And, it stresses the importance of an agile practice (not talked about directly in Scrum) called “pairing.”
This blog entry could take a dozen different tangents on this topic; however, I promise to try to stay on point about what I am trying to get across. Yes, O people who know Scrum… Scrum does not talk about “engineering practices” (this is by design).
So why am I even breaking out of the “World of Scrum” to talk about pairing? Because, my friend, Scrum must play in a big bad world of Software Development and well, people need to realize this.
So… what is pairing and why is it important?
I am going to tell you my definition from experience.
My idea of pairing is NOT having two people sit together for 8 (or more) hours a day at a computer banging away at code code code and not focusing on anything else. Nor does my definition of this include sitting by the computer together (as a pair… getting this??) for 3 hours a day joking around, surfing the Net, or playing online games. As cool as that may be to get paid for (and yes, some gamers who use Scrum in their development shop may have this opportunity and not even realize it!), neither of these two things describe pairing for me.
Here is an example we can use that is “outside” the Software Development world.
This site is developed using Scrum as a framework.
Do we do it perfectly? Nope.
Do we continue to strive to improve? Sure.
Now… please stick with me through this. There is a point. I promise.
Right now, remember… the site is developed and maintained by only two people (Myself and Tony). And, this is the process we go through to get you the comic strip and blog on a weekly basis:
Usually by Thursday evening, I get a rough idea about what I want to write about the following week (to be published on Monday evenings). I email the idea over to Tony. On Friday, Tony and I answer any clarifying questions about what we will try to get across… and by Saturday mornings Tony has a rough idea of the text and format of the panels in the comic to me. That’s usually the last we talk about anything until Monday afternoon when — pop — in comes the latest comic strip for the weekly blog. I’ll go back to my original outline for the idea (that I emailed him the previous week) and then — after the kids go to bed on Monday nights — I refine (as much as possible) the bog entry for the week.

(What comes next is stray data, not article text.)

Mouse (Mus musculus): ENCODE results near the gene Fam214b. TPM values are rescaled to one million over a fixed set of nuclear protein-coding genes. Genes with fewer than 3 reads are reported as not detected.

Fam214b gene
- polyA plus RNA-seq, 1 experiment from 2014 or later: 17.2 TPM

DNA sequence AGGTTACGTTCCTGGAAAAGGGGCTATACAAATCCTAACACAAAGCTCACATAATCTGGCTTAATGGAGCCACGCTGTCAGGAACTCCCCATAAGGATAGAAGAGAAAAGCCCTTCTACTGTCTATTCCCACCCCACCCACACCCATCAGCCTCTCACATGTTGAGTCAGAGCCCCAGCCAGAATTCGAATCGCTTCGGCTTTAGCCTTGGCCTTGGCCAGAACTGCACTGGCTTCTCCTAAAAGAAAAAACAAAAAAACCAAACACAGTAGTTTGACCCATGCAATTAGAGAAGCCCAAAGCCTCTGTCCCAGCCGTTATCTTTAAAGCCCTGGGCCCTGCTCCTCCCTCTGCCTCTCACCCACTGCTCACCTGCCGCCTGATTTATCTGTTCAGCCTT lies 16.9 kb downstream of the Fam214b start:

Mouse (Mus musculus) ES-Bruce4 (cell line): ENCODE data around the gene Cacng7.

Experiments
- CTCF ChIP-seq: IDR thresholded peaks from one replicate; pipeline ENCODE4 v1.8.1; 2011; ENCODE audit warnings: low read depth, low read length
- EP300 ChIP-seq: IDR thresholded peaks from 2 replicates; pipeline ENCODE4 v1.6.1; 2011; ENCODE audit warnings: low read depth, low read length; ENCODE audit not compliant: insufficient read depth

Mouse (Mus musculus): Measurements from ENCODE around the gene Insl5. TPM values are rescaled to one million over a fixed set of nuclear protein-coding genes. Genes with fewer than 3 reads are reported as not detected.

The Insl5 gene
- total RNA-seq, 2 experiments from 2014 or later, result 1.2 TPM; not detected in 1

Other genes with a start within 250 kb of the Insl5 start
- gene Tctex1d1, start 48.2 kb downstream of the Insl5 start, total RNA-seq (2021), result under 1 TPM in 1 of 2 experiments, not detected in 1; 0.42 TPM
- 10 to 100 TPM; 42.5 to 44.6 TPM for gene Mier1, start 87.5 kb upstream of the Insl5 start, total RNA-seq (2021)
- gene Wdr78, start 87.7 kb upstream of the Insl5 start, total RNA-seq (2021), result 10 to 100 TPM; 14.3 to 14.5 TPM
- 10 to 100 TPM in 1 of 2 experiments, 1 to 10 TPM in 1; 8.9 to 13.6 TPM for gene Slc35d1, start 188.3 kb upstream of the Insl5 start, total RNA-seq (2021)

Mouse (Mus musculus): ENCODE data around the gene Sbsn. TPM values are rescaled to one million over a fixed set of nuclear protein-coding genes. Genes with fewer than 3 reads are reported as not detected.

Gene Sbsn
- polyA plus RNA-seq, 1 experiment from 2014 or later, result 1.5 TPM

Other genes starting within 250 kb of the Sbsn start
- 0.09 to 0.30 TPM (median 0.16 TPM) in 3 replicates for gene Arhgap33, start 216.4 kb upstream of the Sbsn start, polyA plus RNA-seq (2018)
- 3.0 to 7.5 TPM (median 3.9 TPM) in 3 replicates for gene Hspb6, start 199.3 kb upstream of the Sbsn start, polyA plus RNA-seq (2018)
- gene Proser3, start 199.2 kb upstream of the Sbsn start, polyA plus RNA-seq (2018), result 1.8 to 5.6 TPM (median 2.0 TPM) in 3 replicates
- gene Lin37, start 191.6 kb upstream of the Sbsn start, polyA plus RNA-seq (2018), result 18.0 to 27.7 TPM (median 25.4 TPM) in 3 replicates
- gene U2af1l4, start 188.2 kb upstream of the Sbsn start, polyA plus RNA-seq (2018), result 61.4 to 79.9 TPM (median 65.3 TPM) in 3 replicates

Publish. Rinse. And Repeat.
I usually am totally shocked at the results. In a good way. And, most of the times, the comic strips that go along with this bog entry write-up take things to an extreme (with a lot of references to pop-culture and humor in ways I could never think about).
Over the time of working on this site together, Tony and I have come to a balance and understanding that he provides the [awesome] comics and I will provide the text and writings behind them.
This is an example of pairing.
Is it the classic example? Nope.
Does it cost me more than doing it alone? No.
Is the product better?
Does it work? You tell me (please!!!!).
Another interested fact on the idea of pairing.
Most people think you need to collocate in the same room and computer in order to do this. I will let you in on another secret, and think about this for teams that are not collocated today — Tony and I live in different states (not of confusion, but locations) and we have yet to meet face-to-face. If I passed him on the street, I would not even be able to say “hi” to him.
We will meet someday, I am sure. However, as with many Software Development projects these days, Scrum teams are using offshore resources on a more regular basis (I will not go into this topic on this entry, really!). The point here is that, in reality, we are all going to have to work with people we may never meet face-to-face. And it somehow needs to work.
Does this increase the chances of failure?
Another factoid…. I had the idea for this site in early 2006. It took me almost eight months of speaking to my personal network of contacts — and then to networks of people and their networks — to “find” what both an artist and I considered a good fit.
Could I have launched the site earlier than September 11, 2006?
Would it have had the same tone and impact it is having today?
However, once we figured out that we could get started… we did.
And, weekly — come hell or high water — we deliver on a consistent basis. Sometimes the results vary widely.
As for Software Development projects using Scrum, realize that you are dealing with people — human beings (not Resources!) and you cannot do everything by yourself. And, with all the constraints that are out there for not getting things done or delivered…. remember that Scrum talks about the “Art of the Possible” and try to keep that in mind as you get mired down in your day-to-day work.
I hope the current blog entry was helpful to you. Share it with others, as I see happening quite a bit now (and thank you for that!). And hopefully you enjoyed this week’s guest artist!
May 7, 2007